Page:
Developing a Night Painting

I wanted to use the Watercolour Curious New Year’s Palette to paint a night scene to show off the dark colours that can be mixed with this palette. These darks are perfect for representing the contrast of warm insides and cool outsides. I wanted the light to rake across the page to help move the eye, and I wanted to try to show off the darker versions of the colours on this palette.

I started with this reference of an open front door at night, with warm light from inside spilling across the garden. Working from this image, I drew some small thumbnails to test out the shapes and balance of values. I have kept the overall geometry of the scene, just made the pots larger so they become more of a focus, and changed the windows in the background to be better composed. However, I have taken a lot of liberty with the colours, even manufactured a sunset, and I think this makes the final image much more compelling.

I started with a very light pencil drawing on the watercolour paper to make sure I’d get the perspective correct, and then slowly started to build up layers. In the first layer, I just wanted to get paint over the whole page. I’m starting to think about where light and shadows will be, and about setting complementary colour pairs beside each other.

In the next layers, I’m building up the darks in the foliage and in the far background. I’m starting to think about depth and spaces. I want the area in front of the door to be a distinct space, and I want the space far in the back to seem distant. I’m thinking about yellow/purple contrasts, and using a very dark purple for the bricks of the house around the door, and for the shadows under the step.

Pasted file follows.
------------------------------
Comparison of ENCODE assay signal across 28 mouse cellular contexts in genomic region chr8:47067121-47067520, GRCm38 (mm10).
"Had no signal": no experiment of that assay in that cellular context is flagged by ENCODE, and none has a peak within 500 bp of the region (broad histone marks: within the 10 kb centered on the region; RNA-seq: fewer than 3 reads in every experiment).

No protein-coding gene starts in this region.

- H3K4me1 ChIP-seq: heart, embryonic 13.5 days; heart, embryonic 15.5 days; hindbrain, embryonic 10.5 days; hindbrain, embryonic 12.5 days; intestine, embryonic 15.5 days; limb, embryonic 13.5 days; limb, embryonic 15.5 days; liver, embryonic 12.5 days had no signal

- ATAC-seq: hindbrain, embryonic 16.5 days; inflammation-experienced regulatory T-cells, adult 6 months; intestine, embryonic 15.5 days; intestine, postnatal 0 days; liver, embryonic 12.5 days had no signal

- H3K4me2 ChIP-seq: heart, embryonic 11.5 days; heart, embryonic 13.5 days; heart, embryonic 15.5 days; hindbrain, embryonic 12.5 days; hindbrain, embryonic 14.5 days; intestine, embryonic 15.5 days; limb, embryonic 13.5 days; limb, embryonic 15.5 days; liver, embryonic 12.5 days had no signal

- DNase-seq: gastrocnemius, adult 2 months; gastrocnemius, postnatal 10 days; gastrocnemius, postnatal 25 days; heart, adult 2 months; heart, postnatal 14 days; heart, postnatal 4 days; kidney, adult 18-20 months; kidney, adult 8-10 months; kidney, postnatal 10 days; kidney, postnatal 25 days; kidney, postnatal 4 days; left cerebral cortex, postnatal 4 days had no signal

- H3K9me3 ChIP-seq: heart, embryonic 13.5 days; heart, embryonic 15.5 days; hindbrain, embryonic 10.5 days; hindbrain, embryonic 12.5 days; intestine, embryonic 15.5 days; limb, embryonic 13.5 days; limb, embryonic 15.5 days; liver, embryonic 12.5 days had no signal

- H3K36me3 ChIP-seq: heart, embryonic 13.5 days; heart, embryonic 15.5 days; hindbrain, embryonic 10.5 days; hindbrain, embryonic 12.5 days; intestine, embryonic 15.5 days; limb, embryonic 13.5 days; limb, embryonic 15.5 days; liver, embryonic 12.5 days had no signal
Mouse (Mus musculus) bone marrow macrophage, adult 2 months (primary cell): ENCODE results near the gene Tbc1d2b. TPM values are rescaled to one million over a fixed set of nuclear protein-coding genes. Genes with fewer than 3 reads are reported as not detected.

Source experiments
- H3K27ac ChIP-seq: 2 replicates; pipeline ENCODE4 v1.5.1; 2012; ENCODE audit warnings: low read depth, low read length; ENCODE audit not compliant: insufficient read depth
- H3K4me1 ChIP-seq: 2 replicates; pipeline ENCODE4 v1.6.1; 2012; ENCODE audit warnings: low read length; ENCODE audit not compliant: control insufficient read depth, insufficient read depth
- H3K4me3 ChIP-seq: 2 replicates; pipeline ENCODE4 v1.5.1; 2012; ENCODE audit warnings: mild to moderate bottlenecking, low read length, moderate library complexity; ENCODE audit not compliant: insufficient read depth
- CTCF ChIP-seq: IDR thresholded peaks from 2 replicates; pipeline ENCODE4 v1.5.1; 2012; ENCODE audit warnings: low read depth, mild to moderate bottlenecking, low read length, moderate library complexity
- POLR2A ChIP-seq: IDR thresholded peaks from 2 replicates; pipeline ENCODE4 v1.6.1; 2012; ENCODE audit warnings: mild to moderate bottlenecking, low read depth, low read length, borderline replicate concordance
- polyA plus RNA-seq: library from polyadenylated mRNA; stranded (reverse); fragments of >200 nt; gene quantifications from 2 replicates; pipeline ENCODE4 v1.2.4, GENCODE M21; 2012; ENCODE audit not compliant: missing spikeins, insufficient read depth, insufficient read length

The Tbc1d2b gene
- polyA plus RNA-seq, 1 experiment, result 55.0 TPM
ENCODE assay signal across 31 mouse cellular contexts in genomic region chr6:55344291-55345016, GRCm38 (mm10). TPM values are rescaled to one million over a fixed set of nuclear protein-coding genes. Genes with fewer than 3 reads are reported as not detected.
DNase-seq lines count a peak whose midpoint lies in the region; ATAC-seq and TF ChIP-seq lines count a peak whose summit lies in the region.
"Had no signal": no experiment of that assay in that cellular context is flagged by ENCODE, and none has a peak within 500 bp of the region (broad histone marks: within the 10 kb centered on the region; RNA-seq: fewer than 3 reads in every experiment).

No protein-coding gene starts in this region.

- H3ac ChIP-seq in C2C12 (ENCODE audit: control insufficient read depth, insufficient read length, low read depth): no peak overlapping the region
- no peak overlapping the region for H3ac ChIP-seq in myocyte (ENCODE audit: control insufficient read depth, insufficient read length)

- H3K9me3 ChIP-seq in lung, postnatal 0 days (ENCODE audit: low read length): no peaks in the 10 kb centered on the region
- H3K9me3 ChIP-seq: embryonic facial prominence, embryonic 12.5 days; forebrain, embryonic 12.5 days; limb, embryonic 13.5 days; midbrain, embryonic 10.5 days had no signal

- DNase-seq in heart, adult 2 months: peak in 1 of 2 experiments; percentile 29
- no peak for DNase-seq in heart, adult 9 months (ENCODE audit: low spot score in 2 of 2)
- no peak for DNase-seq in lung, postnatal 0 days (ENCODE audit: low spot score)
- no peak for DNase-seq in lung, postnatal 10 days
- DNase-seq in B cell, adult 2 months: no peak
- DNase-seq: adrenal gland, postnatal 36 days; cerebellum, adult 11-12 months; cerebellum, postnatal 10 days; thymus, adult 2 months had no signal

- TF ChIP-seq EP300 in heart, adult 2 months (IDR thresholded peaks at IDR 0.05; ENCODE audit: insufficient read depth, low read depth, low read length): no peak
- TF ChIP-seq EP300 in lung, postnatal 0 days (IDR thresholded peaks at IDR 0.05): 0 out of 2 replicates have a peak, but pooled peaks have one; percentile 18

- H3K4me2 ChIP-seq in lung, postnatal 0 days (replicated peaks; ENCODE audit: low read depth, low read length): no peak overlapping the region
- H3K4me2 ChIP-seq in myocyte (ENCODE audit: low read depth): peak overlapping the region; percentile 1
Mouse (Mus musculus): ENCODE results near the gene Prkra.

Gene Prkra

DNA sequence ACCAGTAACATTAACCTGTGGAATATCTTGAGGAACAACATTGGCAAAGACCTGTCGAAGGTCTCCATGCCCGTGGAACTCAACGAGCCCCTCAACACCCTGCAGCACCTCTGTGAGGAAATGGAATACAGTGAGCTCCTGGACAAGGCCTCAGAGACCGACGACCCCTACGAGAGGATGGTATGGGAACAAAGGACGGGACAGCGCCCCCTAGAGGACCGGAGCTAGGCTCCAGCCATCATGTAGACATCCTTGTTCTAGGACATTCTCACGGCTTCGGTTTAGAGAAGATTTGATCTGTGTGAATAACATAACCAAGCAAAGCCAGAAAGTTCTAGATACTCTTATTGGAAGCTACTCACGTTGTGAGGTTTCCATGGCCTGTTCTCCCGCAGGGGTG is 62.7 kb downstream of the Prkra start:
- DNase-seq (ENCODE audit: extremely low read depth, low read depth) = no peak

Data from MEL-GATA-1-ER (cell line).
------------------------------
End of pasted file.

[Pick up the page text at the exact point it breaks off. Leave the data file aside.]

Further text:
In the next passes, I’m continuing to darken everything, adding the vertical support by the porch, darkening and blurring the far window and the reflections on the arch, and dulling the sunset just a bit. I’m trying to reduce the details in the background, the far window and the arch, to signal that they are far away and in a different space than the porch.

Almost there. The pots have ended up floating a little, so I’ve made the shadows they cast be longer and more pronounced. The sunset is a bit too bright in the background. The purple back there plays an important role, but it’s not the star of the show, so I’ve added a grey wash over it to dull it.

As the final touch, I added a lot of the Cobalt Turquoise into the shadows of the pots and slightly less into the other shadows. I love the contrast made by the sienna of the pots and the deep teal that’s made by putting the opaque turquoise over the black underpainting.

The final painting

Overall with this I think I’ve achieved the goals I set out to – the light comes across the image and helps move the eye. The darks are interesting and contain a lot of different colours. I’ve tried to avoid becoming too tight on the details especially in the background. There are some nice areas of local contrast, like where the red pots are contrasted by the green foliage behind them. The painting shows off the warm yellow and sets it off against a range of purples, especially the dark purple right next to it and the bright purple on the left.

If you’d like to have a go painting a scene like this, you can get the exact paints I used in the Watercolour Curious New Year’s Palette. Whether you use the kit or not, if you make something in response to this post, I’d love to see it! Tag me @helencook.

Happy painting, Helen